Sep 212014
 

GeorgeGoddard1781

George’s parents, Edward and Margaret (nee Bickle) married in Marystow in 1764 and George was the seventh of eight known children: Mary (1765), John (1768), Edward (1771), Margarett (1773), Henry (1776), Grace (1778), George (1781) and Prothesia (1783). He is my 4 x great-grandfather….

He was certainly an interesting character although, as he lived most of his life before any censuses were taken, the only records available to trace him are the entries in parish records. George first married in Lifton on 4 March 1806 to Elizabeth Palmer, the daughter of Solomon and Joanna (nee Gould) Palmer of Lifton. Seven children were born of the couple:

  • Joanna baptised 3 April 1806 Lifton, buried 14 May 1806 Lifton (of Stowford)
  • Edward born 27 April 1808, baptised 7 June 1808 Stowford, buried 27 January 1834 Mary Tavy
  • Elizabeth baptised 11 March 1811 Mary Tavy
  • Mary baptised 27 September 1812 Mary Tavy
  • John baptised 7 November 1814 Mary Tavy
  • George baptised 13 April 1817 Mary Tavy
  • William baptised 23 May 1819 Mary Tavy

When William was just 6 or 7 years old, his mother Elizabeth died and George Goddard was left with six children aged between 6/7 and 18 years old. He married less than six months after his first wife died, to Ann(e) Floyd on 27 October 1826 in Mary Tavy. They had fourteen years together though she also predeceased George, dying in September 1840 aged 62.

The 1841 census is challenging to read for Mary Tavy though George is clearly evident, aged 55, with four other Godard residents at the same address: Elizabeth, John, George and William (HO107/233/4/4/1). There is also a Mary Floyd aged 20 and George Maunder aged 2, suggesting that although Elizabeth Godard did not marry George Maunder until 12 October 1841, she may have had George by George Maunder prior to their marriage…..

And George Godard married for a third time in 1841 in Tavistock…..

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Sidwill Frise, nee Cudlip, was also a widow when they married on 23 June 1841. In his will of 1847, George made it quite clear his wishes with regard to money which his ‘loving wife’ should receive, stating that Sidwill should be given ‘three shillings per week, that is to say twelve shillings per week …. as long as she shall remain a widow but if she marry she is not to have any more pay from my Executors…’.

His will also highlights that not one but two of his daughters married two Maunder gentlemen of Mary Tavy – Elizabeth Godard married George Maunder and Mary Godard married William Maunder…. two Godard sisters married two Maunder brothers!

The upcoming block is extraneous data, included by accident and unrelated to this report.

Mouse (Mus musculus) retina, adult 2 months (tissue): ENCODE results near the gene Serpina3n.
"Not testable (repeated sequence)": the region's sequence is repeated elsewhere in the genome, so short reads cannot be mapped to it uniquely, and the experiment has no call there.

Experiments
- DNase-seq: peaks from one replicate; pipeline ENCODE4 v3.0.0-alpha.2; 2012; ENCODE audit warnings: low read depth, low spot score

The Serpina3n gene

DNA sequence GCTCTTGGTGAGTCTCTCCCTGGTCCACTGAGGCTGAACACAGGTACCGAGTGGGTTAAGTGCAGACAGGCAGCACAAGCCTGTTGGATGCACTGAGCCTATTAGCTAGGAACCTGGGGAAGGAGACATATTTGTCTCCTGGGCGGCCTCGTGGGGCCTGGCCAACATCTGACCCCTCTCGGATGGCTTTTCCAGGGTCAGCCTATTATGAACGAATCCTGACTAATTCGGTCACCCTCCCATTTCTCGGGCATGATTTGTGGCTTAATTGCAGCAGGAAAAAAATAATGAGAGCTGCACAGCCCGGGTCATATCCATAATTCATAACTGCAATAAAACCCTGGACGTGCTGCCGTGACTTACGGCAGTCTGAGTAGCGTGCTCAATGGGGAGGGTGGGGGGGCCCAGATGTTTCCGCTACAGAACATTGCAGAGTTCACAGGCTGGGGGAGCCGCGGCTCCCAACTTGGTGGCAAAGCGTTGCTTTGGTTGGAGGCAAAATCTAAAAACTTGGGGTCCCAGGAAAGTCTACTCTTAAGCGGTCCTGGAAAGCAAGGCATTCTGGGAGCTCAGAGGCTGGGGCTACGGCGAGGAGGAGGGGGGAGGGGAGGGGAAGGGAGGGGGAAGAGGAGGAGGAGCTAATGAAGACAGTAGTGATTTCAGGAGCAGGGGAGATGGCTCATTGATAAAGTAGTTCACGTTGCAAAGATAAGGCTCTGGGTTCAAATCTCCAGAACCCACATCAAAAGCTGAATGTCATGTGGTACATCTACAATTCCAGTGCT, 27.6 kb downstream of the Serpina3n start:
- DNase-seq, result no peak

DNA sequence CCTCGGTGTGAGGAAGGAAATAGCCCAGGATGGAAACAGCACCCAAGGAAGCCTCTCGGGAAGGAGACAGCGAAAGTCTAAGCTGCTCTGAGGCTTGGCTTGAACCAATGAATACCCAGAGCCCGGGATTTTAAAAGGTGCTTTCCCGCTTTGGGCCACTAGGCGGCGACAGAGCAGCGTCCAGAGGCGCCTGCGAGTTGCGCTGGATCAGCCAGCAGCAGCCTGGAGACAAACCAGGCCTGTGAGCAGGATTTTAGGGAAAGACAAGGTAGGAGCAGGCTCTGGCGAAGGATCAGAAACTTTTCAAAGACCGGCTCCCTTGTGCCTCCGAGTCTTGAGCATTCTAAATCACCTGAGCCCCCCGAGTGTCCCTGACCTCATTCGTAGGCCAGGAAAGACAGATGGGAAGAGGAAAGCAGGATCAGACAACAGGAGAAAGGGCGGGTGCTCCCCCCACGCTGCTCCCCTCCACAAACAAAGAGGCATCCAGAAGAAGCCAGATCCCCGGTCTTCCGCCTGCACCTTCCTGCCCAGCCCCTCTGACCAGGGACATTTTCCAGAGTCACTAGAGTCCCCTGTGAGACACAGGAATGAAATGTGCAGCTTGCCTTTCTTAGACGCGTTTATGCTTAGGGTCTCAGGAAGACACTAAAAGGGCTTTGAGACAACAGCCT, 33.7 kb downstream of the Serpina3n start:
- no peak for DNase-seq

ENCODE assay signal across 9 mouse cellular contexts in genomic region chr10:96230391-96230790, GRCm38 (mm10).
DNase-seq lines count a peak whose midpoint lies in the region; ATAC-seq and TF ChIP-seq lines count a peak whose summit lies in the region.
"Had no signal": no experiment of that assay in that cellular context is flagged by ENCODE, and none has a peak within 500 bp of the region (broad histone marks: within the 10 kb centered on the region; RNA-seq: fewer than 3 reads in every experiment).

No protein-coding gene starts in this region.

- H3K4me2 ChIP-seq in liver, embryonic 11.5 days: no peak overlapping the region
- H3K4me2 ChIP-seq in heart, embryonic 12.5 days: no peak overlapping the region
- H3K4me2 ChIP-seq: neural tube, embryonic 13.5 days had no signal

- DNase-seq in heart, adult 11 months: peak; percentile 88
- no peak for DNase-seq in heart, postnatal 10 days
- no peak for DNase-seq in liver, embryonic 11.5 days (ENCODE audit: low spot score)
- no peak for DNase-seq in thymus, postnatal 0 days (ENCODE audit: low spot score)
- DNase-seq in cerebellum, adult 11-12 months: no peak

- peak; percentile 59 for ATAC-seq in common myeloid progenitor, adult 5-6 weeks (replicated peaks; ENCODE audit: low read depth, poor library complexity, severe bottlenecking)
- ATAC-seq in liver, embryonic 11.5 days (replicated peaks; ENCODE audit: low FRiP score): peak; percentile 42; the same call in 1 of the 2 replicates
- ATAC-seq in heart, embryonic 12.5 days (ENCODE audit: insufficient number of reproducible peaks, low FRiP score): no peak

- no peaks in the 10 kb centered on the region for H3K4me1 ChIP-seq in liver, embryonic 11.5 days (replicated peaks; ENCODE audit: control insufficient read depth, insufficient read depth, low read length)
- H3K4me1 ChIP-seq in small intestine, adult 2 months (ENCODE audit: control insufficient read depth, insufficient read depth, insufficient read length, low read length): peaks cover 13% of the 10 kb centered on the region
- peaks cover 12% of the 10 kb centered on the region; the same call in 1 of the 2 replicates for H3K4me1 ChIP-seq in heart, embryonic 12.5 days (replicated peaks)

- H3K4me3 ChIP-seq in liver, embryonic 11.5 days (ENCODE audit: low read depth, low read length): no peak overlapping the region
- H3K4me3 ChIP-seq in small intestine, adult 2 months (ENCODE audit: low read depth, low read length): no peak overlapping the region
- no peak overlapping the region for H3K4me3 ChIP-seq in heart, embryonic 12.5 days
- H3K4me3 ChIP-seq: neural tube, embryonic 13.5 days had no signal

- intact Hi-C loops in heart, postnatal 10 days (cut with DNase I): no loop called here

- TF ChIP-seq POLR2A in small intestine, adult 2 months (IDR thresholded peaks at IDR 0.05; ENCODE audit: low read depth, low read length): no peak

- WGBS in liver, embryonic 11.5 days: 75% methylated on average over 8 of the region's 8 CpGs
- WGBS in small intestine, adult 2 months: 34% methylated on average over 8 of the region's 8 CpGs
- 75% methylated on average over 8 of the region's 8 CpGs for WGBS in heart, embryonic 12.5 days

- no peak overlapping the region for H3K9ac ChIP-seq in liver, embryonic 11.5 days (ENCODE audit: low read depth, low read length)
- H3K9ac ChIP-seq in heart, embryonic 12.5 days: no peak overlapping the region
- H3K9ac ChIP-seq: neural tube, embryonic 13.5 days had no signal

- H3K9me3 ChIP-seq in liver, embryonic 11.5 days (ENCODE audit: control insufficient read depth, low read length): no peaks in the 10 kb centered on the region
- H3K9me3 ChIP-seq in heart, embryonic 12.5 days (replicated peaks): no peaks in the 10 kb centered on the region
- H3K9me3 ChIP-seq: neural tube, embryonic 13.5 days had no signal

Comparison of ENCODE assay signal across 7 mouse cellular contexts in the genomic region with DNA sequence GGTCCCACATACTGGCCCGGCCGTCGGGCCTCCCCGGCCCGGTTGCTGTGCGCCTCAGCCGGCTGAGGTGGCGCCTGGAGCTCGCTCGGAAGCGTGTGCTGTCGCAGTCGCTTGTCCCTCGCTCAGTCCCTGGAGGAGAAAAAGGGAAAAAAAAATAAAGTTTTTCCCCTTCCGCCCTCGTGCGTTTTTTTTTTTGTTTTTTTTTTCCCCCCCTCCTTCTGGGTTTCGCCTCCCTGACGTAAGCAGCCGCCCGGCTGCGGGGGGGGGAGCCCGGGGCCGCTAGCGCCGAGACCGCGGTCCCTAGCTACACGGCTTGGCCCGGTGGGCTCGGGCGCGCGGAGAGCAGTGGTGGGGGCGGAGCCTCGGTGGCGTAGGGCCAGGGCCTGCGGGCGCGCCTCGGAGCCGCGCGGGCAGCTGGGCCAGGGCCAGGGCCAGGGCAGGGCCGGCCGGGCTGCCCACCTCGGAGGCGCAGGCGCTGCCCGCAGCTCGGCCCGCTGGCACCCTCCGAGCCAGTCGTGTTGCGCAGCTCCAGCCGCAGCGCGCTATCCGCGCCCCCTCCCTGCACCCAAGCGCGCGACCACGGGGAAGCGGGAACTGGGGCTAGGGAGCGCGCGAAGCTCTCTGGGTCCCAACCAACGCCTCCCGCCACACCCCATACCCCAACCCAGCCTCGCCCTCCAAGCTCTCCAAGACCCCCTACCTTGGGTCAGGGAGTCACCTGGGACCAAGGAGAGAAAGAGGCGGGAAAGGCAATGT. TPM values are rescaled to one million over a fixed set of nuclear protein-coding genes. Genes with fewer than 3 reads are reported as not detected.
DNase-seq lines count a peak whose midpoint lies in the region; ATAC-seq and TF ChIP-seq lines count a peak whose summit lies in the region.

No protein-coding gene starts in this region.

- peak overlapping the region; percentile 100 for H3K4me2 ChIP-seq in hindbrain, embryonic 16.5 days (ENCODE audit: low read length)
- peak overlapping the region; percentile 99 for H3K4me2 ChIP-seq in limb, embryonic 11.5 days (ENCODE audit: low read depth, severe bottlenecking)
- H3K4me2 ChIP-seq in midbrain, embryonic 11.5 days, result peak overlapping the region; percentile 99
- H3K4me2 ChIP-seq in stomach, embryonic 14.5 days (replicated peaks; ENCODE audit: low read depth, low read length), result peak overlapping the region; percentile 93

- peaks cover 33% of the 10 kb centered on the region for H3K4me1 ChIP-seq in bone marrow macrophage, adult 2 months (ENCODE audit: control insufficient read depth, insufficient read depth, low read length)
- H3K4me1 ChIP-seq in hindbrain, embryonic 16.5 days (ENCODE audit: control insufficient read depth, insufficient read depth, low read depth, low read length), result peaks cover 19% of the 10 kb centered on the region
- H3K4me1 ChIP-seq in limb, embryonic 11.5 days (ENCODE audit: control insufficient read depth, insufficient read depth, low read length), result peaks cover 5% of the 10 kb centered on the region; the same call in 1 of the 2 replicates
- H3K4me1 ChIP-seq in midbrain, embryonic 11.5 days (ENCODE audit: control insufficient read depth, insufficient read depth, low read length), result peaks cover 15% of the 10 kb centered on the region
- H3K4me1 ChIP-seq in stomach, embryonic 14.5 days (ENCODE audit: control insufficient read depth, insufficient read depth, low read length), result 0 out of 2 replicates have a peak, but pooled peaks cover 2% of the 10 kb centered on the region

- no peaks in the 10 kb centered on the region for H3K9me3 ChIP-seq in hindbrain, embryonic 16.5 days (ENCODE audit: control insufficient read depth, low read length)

Sep 202014
 

Victoria-CrossDuring the Battle of the Alma (in the Crimean War) 160 years ago today, six men won Victoria Cross medals. Instituted by a Royal Warrant dated 29 January 1856, awards were made retrospectively to the autumn of 1854 to cover the period of the Crimean War. The Victoria Cross was the first medal for bravery that could be earned by anyone in the Army or the Navy. Officer, soldier or sailor – nothing else mattered except acting in the most courageous possible way.

Made from bronze, traditionally taken from a gun captured in the Crimean War, the rough cast Crosses are individually hand finished and therefore each unique. The Victoria Cross was deliberately intended to have little actual value. The worth lies in what it stands for and what people do to earn it: be extremely brave.

The first Army VC was awarded to Sergeant Luke O’Connor, 23rd Regiment (later Royal Welch Fusiliers). FindmyPast has an index of Victoria Cross recipients from the Crimean, the Boer War, the Indian Mutiny as well as both World Wars (1,350 recipients in total). The six awards made in reference to the Battle of the Alma were:

  • Luke O’Connor was born 20 January 1831. He carried the Colours during the advance at the Battle and carried on, although wounded…. and hence, his award of VC.
  • Edward William Derrington Bell (Captain) of the Royal Welch Fusiliers ‘captured enemy gun’ and took command of his regiment after all senior officers had been killed or wounded during the Battle.
  • John Simpson Knox of the Scots Fusiliers Guards (Sergeant) reformed ranks during the Battle and later, on 18 June 1855 when serving as a lieutenant with The Rifle Brigade, led an attack on the Redan at Sebastopol. A Scot, Knox was born on 30 September 1828 at Calton, Glasgow.
  • Robert George Lindsay of the Scots Fusiliers Guards (later Lord Wantage) was awarded the VC for rallying his men at the Battle and, on 5 November 1854, he ‘charged a large number of enemy’ at the Battle of Inkerman. Buried in Ardington Church near Wantage, there is a bust of him in Wantage Library and a memorial in the town square in Wantage.
  • James McKechnie of the Scots Fusiliers Guards rallied his men round the Colours during heavy onslaught at the Battle. His medals are held by the Scots Guards Museum.
  • William Reynolds of the Scots Fusiliers Guards (Private) was also awarded his VC as he also rallied men around him during the Battle. Buried at Brookwood Cemetery, near Woking, Surrey, there was no headstone to mark his grave until 2007.

All men are referred to in the London Gazette published on 24 February 1857 and at the first ceremony, held on 26 June 1857, Queen Victoria invested 62 of the 111 Crimean recipients in Hyde Park.

Sep 192014
 

cadbury-logoAs many of you will know, I am in the process of writing my second book right now. Well actually, finishing it off…. hopefully soon! It’s all about tracing your ancestors in the Industrial Revolution. So, I ask: should you write a book about something you know stacks about, or very little about? I’ll leave that question for you to ponder….

Suffice to say, whether you know a lot from the outset or not, you undoubtedly learn much more along the way. Now today, is the birthday of George Cadbury, chocolate manufacturer.